Police officers, firefighters and paramedics are collectively labeled first responders. Henrich, the Guest House president, says priests also merit that label.
“They see trauma and loss on a very regular basis,” he said. “They get called out to hospitals, deal with grieving families, with lost and dead children.”
Gun violence is the plague besetting the Rev. Mike Pfleger’s parish in an African American area of Chicago.
“It’s a war zone,” says Pfleger, an outspoken pastor at Saint Sabina Church since 1981. “Doing funerals of children is the hardest for me.”
The violence has ripple effects: He says parents of slain young people go through divorce, mental breakdowns, addiction.
“It becomes overwhelming when it’s day in and day out, and you don’t have the resources to meet the needs,” he said.
Now 70, Pfleger says his health is good, and his work rewarding. Yet he says he and his colleagues risk being overwhelmed by the crises facing their neighborhood of Auburn Gresham.
“I was seeing myself becoming depressed, after several violent deaths in a short span,” he said. “I needed to make sure I talked to somebody.
“Last year I didn’t take any days off — I realized that was a big mistake,” he added. “It’s important to have people around you to say, ‘Are you OK?’”
In Brunswick, Ohio, a town of 34,000 people 20 miles (30 kilometers) southeast of Cleveland, the Rev. Robert Stec’s priorities have been transformed, due to the scourge of opioids, since he became pastor of St. Ambrose Church in 2005.
In 2016, Brunswick’s Medina County reported 20 opioid-related deaths. Stec presided over six funerals of those victims in a short span. While sharing parishioners’ grief, Stec resolved to combat the opioid epidemic and founded a multifaith coalition of northeast Ohio religious leaders.
Stec is grateful that Brunswick has better-than-average mental health services. But he and his fellow priests in drug-ravaged towns still employ a triage policy, seeking help for the most dire cases, because they can’t provide comprehensive support to every affected parishioner.
“We weren’t trained for this in the seminary,” he said.
Still the priests treasure their jobs despite the challenges. Mark Stelzer holds onto his role as a comforter. “For a lot of people, I’m the last person they saw while they were still alive,” he said. “There’s an energy and grace in those moments.”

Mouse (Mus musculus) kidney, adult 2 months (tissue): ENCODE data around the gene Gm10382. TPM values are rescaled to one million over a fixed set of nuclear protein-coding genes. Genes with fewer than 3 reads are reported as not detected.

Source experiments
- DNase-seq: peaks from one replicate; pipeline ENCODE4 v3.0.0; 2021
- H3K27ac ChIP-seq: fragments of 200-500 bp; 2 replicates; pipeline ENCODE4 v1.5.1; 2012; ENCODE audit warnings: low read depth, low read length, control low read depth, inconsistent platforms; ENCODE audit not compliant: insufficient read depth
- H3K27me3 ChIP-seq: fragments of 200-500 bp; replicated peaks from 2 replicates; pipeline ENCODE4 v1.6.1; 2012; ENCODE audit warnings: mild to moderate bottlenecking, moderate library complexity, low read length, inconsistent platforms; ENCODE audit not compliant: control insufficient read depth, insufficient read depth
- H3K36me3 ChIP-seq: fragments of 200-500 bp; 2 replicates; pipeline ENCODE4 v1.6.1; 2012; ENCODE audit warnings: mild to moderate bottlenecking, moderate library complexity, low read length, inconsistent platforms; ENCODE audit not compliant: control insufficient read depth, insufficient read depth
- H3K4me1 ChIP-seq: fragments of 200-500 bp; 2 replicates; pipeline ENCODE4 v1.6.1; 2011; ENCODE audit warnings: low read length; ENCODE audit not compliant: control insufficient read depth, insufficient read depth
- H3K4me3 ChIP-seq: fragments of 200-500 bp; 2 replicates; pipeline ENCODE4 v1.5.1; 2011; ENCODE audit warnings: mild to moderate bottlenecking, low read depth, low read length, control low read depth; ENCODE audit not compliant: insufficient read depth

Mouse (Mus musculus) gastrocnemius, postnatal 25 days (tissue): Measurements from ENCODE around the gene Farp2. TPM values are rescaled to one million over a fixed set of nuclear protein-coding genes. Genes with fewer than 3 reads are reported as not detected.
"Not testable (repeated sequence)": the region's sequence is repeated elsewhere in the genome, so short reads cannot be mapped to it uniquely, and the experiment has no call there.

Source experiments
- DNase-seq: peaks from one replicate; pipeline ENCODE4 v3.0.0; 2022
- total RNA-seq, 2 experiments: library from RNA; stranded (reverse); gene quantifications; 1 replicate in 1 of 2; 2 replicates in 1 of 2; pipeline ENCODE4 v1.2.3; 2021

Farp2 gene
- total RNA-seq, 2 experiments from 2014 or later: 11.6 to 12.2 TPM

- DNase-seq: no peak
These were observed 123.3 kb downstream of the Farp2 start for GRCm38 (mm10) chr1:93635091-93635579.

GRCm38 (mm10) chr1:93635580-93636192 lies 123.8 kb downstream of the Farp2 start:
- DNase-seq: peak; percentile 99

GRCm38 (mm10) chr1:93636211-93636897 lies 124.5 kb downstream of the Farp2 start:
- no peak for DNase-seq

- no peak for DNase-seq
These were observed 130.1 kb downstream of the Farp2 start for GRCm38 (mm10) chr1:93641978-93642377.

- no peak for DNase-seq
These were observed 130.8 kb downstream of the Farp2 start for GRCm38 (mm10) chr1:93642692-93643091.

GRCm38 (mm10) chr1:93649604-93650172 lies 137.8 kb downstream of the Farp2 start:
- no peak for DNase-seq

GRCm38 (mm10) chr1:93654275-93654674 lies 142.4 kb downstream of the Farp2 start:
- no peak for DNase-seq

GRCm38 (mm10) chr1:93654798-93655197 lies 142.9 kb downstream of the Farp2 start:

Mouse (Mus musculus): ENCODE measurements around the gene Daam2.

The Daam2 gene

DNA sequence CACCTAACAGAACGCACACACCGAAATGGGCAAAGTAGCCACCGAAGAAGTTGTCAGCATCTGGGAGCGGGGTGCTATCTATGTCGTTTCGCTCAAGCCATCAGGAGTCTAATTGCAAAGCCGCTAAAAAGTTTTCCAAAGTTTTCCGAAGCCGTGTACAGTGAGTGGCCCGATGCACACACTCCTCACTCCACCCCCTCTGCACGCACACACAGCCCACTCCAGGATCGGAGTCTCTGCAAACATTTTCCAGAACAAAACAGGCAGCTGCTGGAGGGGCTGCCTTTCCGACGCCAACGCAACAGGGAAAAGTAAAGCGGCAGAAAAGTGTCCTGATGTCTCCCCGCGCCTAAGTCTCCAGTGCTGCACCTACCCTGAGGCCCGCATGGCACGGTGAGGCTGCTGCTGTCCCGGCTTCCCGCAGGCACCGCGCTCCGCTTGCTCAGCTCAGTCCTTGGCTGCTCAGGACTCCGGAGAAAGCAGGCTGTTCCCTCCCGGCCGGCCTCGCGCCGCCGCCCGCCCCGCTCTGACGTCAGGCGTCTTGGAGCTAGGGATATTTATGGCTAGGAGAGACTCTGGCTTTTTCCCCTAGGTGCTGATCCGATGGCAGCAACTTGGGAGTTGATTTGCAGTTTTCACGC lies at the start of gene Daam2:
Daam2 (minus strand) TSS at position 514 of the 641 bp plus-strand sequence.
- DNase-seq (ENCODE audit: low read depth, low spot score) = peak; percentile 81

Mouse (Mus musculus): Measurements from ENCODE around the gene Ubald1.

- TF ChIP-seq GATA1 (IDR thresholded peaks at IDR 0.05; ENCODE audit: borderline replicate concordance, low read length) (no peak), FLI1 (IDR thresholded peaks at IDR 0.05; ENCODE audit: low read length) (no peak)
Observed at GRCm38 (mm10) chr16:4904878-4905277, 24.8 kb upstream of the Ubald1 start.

Two high-profile Catholic thought leaders duked it out last week in a debate over the five-year legacy of Pope Francis — and what his papacy means for a church in crisis.
Longtime intellectual rivals Villanova professor Massimo Faggioli and New York Times columnist Ross Douthat engaged in a conversation on Pope Francis, hosted by Fordham University in New York. The debate ultimately developed into a far broader question: How far should the church change in dialogue with modern sexual ethics when it comes to issues like women priests, divorce, abortion, and same-sex marriage?
And — perhaps even more importantly — the conversation turned broader still, as both participants asked if change should be seen as a theologically necessary part of the Catholic tradition.
Faggioli, a self-professed liberal Catholic, and Douthat, a conservative, have long expressed differing views on Francis’s papacy, and on the trajectory of the Catholic Church more generally through bold rhetoric on Twitter.
Since the beginning of Francis’s time as pope, much secular media attention has focused on what, to non-Catholics, have appeared to be relaxed stances on usually taboo issues for Catholics. Francis’s papacy, while changing little in terms of Catholic doctrine, has nevertheless made welcoming those who fail to follow that doctrine (whether on abortion, LGBTQ issues, or divorce) into the Catholic community a priority.
For example, Francis opened a temporary window for women who have had abortions to seek forgiveness from the church in 2015. One of his most famous early statements may have been asking “Who am I to judge?” when it comes to homosexuality, although Francis has elsewhere maintained traditional Catholic doctrine.
Douthat, a Catholic convert, has frequently been critical of what he deems Francis’s divisive tactics, including using unofficial or “leaked” communications to the media to informally express more controversial views. He also opposes a willingness to, in his view, upend church tradition for the sake of pacifying liberal attitudes and retaining church membership.